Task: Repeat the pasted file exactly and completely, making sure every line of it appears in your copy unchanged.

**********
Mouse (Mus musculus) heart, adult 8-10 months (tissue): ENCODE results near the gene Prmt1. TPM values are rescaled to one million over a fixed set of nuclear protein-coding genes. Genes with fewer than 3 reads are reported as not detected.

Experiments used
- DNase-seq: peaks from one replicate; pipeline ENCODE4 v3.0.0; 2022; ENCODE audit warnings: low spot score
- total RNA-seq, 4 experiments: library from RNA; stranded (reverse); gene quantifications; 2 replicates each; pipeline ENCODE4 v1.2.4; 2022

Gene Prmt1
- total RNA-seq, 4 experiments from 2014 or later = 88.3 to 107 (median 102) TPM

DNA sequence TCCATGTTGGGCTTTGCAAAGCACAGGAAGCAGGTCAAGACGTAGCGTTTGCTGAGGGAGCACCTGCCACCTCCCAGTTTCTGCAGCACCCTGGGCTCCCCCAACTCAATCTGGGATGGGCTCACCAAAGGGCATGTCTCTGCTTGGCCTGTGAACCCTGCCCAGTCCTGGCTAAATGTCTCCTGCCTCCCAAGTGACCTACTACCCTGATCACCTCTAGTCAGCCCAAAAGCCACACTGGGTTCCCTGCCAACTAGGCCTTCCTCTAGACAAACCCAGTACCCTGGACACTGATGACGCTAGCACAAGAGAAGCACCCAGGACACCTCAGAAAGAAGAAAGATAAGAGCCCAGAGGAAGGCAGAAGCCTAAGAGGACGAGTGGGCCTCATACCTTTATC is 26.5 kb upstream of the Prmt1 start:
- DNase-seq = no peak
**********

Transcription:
Mouse (Mus musculus) heart, adult 8-10 months (tissue): ENCODE results near the gene Prmt1. TPM values are rescaled to one million over a fixed set of nuclear protein-coding genes. Genes with fewer than 3 reads are reported as not detected.

Experiments used
- DNase-seq: peaks from one replicate; pipeline ENCODE4 v3.0.0; 2022; ENCODE audit warnings: low spot score
- total RNA-seq, 4 experiments: library from RNA; stranded (reverse); gene quantifications; 2 replicates each; pipeline ENCODE4 v1.2.4; 2022

Gene Prmt1
- total RNA-seq, 4 experiments from 2014 or later = 88.3 to 107 (median 102) TPM

DNA sequence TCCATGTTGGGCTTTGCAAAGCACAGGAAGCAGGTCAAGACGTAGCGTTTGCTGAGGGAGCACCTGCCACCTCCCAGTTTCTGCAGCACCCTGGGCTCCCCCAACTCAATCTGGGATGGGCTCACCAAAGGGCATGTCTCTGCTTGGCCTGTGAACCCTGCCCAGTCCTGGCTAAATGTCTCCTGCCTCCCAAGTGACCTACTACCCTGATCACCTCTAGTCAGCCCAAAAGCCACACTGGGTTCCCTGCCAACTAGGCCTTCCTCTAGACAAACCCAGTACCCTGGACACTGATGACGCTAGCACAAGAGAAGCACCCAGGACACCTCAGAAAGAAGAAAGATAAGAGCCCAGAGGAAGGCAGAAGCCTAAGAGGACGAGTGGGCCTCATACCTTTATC is 26.5 kb upstream of the Prmt1 start:
- DNase-seq = no peak